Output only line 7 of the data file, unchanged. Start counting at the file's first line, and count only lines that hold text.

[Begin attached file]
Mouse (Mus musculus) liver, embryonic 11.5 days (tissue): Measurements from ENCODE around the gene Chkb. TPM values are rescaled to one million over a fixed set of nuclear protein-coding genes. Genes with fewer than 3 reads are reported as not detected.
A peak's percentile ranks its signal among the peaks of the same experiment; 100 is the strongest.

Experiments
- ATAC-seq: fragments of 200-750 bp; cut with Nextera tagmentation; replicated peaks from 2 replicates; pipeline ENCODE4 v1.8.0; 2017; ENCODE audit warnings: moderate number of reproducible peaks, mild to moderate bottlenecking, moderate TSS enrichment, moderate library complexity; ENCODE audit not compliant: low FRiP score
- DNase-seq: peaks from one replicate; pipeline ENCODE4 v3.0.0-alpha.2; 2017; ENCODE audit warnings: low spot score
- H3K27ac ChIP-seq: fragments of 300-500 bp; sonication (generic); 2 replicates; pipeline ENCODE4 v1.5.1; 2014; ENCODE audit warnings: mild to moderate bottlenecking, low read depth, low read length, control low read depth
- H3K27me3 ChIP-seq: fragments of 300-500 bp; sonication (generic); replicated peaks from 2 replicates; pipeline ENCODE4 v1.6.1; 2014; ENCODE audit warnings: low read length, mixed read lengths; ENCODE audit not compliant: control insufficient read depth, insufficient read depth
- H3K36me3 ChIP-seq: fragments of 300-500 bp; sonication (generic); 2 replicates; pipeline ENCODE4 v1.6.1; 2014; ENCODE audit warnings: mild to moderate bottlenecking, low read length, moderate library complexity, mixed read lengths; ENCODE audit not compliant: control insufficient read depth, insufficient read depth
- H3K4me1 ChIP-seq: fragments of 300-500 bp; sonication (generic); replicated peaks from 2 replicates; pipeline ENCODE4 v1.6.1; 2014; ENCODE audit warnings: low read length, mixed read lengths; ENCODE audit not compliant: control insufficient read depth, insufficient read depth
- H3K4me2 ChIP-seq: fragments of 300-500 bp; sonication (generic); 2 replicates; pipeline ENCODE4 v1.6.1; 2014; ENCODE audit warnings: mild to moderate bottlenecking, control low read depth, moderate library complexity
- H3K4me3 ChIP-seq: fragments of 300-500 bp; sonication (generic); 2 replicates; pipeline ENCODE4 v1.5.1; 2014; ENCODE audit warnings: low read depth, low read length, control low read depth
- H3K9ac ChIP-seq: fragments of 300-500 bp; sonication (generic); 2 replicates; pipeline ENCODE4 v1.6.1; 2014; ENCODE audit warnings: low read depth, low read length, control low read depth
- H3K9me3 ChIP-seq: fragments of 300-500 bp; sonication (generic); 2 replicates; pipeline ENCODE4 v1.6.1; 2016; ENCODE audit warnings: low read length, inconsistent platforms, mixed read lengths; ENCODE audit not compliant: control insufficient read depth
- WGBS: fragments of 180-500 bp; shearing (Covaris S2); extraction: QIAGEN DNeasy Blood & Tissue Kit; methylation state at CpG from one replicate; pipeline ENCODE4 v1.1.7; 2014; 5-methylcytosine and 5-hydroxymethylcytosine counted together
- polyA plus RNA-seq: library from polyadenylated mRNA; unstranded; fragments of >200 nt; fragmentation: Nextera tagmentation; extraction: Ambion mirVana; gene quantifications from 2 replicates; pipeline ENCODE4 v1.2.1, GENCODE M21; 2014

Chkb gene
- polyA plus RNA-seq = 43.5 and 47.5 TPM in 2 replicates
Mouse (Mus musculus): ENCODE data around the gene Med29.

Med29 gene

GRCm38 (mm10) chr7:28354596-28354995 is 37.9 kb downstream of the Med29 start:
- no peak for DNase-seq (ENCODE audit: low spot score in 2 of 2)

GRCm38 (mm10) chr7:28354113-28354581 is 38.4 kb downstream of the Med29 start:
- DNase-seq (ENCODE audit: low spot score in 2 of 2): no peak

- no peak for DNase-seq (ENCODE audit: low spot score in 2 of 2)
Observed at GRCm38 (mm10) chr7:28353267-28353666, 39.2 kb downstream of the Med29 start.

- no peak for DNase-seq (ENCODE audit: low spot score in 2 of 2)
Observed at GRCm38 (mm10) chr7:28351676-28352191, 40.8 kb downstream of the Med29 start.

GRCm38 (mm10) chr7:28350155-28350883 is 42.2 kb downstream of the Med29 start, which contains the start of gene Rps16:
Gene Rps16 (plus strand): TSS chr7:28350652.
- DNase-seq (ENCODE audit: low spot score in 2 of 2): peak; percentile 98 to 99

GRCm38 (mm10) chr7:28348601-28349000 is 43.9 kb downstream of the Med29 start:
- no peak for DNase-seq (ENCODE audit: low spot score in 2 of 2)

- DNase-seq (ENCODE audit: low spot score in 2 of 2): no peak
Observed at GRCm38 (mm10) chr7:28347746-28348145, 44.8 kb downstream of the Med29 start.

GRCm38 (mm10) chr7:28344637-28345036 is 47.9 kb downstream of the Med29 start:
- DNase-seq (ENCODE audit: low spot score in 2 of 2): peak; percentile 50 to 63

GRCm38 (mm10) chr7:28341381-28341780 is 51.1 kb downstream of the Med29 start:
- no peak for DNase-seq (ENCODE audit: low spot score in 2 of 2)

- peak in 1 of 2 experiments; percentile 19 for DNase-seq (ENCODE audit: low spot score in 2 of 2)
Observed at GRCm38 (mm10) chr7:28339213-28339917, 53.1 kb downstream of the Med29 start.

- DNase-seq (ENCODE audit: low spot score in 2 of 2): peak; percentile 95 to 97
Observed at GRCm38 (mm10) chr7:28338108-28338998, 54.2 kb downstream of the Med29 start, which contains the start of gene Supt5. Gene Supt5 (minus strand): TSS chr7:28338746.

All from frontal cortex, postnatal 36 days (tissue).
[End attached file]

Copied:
- H3K27me3 ChIP-seq: fragments of 300-500 bp; sonication (generic); replicated peaks from 2 replicates; pipeline ENCODE4 v1.6.1; 2014; ENCODE audit warnings: low read length, mixed read lengths; ENCODE audit not compliant: control insufficient read depth, insufficient read depth